HONG KONG: Since colonial times, Hong Kong has been the place to go for quality shirts and bespoke suits at reasonable prices. But the abundance of experienced tailors in the city makes for a bewildering choice for the uninitiated.
Even local businessmen will argue over lunch who their favourite tailor is, and where’s the place to buy the best suits in town.
So this is written in mind for those who’re in town for a few days, and having sampled the city’s world-famous dim sum, climbed to the Peak to enjoy an unparalleled city view, taken the world’s cheapest ferry ride across Victoria Harbour – you’re now ready for a custom-made suit.
And to be clear, a bespoke suit is the opposite of off-the-rack. It’s made for you, from scratch, and usually requires several fittings.
Because of the prohibitive cost for most, tailors these days also offer a made-to-measure service, cut from a standard block and modified and adjusted to fit your body shape.
This short list is in no way comprehensive, but they are some of the best the city has to offer. They also meet the requirement of being wholly made in Hong Kong (not farmed out to a workshop out in Shenzhen) to fit every budget.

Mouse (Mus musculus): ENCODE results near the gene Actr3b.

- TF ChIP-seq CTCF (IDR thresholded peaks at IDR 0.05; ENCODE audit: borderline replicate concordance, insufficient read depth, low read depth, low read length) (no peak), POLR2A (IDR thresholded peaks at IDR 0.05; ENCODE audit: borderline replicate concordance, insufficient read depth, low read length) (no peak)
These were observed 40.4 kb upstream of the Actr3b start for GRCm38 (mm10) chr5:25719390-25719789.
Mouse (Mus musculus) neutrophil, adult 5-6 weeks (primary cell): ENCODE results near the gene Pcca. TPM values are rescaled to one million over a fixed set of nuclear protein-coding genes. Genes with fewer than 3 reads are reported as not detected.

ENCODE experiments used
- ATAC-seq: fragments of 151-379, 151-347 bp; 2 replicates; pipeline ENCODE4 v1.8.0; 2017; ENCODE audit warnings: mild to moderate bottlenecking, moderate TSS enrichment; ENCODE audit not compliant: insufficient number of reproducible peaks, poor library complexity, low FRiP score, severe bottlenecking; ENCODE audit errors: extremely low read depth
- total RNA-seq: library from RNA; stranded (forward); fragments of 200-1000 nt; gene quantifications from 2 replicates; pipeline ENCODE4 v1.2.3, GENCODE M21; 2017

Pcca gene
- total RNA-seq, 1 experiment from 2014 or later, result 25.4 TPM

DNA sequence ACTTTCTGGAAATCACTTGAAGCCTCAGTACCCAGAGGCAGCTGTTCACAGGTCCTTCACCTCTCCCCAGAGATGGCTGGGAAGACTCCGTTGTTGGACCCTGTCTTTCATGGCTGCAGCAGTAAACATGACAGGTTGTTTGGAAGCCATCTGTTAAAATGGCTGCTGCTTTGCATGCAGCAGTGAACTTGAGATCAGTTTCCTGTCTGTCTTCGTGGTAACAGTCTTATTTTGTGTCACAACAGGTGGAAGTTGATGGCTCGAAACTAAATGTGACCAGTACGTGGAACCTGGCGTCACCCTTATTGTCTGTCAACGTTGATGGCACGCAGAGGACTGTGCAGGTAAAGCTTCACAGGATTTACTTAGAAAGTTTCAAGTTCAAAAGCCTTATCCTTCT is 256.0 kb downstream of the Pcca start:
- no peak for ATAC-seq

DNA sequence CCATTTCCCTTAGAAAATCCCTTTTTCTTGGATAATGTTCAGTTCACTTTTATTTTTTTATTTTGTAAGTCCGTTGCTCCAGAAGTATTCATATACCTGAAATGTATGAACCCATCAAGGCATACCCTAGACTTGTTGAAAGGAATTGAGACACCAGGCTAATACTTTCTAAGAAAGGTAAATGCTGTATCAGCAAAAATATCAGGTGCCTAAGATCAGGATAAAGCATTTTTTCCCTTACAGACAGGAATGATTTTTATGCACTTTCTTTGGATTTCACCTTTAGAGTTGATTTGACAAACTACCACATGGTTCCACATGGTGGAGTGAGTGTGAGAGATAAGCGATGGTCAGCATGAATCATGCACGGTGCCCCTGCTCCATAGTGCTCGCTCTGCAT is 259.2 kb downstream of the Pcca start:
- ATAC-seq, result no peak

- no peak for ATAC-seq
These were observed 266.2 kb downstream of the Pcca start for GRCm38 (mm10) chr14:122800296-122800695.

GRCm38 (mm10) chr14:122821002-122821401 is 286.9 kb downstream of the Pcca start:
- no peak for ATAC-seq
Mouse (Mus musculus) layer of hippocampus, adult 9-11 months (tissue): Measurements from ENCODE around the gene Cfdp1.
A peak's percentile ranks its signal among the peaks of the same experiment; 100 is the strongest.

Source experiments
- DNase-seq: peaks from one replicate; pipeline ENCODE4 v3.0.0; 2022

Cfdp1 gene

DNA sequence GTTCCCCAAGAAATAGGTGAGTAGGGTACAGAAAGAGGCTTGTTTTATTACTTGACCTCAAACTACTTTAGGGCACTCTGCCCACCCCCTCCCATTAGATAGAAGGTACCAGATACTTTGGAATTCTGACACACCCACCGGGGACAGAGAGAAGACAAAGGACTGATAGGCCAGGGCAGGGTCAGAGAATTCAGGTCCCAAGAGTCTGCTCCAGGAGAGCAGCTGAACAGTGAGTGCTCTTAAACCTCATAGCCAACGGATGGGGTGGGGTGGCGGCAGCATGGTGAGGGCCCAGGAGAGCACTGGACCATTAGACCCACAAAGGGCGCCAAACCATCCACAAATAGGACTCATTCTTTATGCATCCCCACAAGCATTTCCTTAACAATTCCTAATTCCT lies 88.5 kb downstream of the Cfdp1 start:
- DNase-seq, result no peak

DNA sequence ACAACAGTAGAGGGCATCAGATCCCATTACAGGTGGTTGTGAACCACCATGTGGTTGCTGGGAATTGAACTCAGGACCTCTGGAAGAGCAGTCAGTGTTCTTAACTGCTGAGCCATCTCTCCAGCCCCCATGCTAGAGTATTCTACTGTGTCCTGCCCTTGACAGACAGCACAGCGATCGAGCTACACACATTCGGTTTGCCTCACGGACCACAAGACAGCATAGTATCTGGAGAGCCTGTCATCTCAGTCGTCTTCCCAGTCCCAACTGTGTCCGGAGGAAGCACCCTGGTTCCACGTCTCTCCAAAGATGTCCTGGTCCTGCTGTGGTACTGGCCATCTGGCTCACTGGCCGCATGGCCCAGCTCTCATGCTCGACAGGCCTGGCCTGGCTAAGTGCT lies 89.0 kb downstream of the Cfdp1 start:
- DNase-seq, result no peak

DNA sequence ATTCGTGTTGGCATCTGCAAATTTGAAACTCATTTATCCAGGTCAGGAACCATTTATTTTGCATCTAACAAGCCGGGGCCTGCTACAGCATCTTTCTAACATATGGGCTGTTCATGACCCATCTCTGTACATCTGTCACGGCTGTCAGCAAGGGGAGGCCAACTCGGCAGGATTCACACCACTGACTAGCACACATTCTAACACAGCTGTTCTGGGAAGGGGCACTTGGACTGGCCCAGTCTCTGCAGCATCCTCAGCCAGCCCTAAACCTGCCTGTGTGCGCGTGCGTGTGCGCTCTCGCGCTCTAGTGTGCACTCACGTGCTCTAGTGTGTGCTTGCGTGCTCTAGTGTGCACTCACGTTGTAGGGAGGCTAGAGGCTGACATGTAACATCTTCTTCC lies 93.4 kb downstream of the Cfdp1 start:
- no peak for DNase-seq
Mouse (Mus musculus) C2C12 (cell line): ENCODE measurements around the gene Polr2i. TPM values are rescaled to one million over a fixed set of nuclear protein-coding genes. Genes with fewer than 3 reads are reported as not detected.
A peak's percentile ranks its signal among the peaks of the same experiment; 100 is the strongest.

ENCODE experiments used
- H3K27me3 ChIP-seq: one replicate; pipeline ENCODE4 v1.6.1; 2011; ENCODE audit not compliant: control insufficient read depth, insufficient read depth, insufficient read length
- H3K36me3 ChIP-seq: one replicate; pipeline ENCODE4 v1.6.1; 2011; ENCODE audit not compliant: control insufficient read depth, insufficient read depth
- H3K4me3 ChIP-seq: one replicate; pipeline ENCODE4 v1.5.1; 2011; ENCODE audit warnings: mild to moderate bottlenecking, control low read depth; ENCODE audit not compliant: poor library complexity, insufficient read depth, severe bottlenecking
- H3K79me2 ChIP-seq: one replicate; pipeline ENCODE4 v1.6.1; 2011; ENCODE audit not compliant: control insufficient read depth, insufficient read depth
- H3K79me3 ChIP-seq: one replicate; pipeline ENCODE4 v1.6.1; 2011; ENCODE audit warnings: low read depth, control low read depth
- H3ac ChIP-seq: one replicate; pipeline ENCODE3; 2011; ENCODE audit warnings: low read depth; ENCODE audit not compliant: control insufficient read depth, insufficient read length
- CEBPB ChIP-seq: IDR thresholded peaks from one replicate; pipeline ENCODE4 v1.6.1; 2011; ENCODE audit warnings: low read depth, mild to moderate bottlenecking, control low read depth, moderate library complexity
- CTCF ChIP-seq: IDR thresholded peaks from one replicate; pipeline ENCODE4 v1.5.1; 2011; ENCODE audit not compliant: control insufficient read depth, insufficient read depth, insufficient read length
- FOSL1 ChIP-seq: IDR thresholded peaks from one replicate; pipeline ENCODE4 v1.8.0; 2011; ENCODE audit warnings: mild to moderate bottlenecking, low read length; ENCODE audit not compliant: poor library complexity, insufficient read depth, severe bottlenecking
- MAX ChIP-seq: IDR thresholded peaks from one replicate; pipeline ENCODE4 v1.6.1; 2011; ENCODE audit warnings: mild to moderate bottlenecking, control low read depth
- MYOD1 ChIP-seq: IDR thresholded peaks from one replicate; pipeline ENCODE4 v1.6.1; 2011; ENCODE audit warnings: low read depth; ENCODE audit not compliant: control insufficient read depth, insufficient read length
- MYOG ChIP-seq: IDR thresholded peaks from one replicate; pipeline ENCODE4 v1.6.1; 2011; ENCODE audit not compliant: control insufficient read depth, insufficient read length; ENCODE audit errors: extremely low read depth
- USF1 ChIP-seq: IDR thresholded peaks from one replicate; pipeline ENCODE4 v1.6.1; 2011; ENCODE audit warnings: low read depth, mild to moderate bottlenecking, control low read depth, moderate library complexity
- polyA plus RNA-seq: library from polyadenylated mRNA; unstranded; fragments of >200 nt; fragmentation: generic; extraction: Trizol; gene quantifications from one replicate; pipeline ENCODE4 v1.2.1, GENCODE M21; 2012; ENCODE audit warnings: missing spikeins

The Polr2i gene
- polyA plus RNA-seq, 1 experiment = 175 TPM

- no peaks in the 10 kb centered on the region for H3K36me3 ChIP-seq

SAM’S TAILOR: TAILOR TO THE STARS
Sam’s Tailor needs no introduction.
‘Sam’, or Manu Melwani, is world-famous, and has clothed royalty, presidents, movie and sports stars. He’s on this list because there aren’t many places that can do 24-hour suits with as much panache.
Passer-by would likely not take a second look at his cramped shop located in a nondescript shopping mall – Burlington Arcade, situated in the hustle and bustle of the Tsim Sha Tsui shopping district.
It has been at the same location since 1957.
Once inside, clients are greeted with wall-to-wall photos and testimonies from no less than eight US presidents, fashion designer Karl Lagerfeld, German Chancellor Angela Merkel, pop star Kylie Minogue as well as music legends like the late David Bowie and Michael Jackson.